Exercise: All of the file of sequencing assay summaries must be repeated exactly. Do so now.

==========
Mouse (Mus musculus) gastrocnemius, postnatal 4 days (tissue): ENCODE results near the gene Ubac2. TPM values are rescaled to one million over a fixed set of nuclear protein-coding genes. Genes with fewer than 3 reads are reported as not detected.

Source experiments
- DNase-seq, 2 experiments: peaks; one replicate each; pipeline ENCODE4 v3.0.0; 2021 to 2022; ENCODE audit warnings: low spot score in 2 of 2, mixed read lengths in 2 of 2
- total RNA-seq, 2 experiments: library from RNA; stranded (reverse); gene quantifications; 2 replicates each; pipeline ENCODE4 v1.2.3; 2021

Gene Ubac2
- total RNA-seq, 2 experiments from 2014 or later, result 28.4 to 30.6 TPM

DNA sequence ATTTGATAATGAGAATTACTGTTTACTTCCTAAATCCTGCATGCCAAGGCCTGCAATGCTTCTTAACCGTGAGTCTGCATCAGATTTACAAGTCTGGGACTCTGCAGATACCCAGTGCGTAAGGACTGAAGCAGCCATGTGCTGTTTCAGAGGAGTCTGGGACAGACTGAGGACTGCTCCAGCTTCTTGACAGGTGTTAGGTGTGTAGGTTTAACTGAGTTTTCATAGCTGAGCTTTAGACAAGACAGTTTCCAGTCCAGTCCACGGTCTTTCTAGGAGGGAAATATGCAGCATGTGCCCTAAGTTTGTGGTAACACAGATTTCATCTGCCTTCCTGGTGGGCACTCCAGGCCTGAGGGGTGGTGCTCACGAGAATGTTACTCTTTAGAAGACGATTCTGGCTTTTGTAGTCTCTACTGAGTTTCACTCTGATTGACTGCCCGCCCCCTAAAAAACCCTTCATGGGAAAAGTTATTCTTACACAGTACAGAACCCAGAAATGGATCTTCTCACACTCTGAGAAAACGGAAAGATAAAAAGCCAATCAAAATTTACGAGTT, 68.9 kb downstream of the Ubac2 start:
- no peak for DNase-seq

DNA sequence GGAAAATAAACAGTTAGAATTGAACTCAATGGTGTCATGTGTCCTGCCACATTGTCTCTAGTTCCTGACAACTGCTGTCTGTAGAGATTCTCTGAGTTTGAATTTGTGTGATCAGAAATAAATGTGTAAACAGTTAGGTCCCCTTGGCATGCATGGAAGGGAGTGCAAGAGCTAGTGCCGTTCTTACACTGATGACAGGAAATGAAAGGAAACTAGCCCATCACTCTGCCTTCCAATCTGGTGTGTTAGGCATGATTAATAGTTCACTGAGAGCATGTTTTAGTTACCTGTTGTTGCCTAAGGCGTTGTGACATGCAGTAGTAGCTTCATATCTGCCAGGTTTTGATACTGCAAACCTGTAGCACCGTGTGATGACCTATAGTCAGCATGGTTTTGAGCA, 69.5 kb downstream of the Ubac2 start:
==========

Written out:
Mouse (Mus musculus) gastrocnemius, postnatal 4 days (tissue): ENCODE results near the gene Ubac2. TPM values are rescaled to one million over a fixed set of nuclear protein-coding genes. Genes with fewer than 3 reads are reported as not detected.

Source experiments
- DNase-seq, 2 experiments: peaks; one replicate each; pipeline ENCODE4 v3.0.0; 2021 to 2022; ENCODE audit warnings: low spot score in 2 of 2, mixed read lengths in 2 of 2
- total RNA-seq, 2 experiments: library from RNA; stranded (reverse); gene quantifications; 2 replicates each; pipeline ENCODE4 v1.2.3; 2021

Gene Ubac2
- total RNA-seq, 2 experiments from 2014 or later, result 28.4 to 30.6 TPM

DNA sequence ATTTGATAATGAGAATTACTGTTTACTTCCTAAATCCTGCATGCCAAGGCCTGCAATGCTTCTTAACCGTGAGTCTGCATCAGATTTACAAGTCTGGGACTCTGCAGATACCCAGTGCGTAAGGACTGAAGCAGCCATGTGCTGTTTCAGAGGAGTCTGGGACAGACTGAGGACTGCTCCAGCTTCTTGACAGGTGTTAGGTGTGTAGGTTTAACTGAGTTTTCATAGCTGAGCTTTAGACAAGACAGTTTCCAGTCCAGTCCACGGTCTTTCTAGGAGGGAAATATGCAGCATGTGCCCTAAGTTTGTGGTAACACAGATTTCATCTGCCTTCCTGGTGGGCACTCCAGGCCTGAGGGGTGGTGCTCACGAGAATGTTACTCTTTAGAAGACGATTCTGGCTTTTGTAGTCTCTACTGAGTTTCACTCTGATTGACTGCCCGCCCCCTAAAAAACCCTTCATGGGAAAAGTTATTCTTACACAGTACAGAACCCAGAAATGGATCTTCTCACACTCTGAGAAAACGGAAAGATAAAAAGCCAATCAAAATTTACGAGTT, 68.9 kb downstream of the Ubac2 start:
- no peak for DNase-seq

DNA sequence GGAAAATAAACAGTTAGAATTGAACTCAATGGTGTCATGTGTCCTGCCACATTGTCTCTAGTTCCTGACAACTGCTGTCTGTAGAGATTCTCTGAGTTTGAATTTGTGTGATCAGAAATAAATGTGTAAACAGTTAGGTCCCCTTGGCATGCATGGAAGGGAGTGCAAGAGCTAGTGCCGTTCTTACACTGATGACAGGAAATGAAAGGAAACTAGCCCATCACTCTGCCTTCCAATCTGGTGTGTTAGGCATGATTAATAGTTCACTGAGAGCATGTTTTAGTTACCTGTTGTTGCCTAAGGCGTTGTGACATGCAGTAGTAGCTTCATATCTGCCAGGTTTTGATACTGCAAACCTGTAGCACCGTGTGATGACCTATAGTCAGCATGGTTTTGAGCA, 69.5 kb downstream of the Ubac2 start: